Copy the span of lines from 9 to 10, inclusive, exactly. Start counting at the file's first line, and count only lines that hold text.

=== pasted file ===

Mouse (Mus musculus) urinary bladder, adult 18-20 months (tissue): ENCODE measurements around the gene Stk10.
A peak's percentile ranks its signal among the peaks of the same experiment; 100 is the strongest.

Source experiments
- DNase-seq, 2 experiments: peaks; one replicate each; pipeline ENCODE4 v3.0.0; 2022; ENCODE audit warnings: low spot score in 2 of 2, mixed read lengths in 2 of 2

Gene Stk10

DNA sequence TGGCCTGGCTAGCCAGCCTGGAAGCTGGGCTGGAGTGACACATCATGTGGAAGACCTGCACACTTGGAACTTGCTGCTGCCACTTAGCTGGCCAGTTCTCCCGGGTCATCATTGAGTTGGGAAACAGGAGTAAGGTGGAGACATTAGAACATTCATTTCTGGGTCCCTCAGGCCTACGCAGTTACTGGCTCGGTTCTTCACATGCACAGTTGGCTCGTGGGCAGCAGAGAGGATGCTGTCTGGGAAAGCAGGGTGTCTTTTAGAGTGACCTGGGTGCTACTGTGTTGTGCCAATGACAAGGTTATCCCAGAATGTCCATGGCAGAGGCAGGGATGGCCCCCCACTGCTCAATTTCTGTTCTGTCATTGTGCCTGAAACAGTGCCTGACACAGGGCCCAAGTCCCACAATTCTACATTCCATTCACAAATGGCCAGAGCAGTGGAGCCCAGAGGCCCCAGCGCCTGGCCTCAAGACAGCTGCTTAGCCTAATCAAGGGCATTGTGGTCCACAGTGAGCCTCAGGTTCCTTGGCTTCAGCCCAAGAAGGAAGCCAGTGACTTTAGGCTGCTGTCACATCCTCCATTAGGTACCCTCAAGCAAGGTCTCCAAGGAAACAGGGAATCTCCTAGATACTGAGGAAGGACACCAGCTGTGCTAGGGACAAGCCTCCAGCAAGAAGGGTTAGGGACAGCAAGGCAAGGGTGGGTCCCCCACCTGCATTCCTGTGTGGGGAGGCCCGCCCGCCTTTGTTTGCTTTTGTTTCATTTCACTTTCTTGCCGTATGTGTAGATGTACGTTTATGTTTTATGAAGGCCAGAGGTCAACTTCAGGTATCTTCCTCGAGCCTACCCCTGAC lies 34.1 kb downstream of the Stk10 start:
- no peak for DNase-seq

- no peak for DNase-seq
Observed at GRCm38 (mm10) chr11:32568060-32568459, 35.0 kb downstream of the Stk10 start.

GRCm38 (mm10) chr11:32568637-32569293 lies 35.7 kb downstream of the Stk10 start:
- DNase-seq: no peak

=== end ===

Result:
Observed at GRCm38 (mm10) chr11:32568060-32568459, 35.0 kb downstream of the Stk10 start.

GRCm38 (mm10) chr11:32568637-32569293 lies 35.7 kb downstream of the Stk10 start: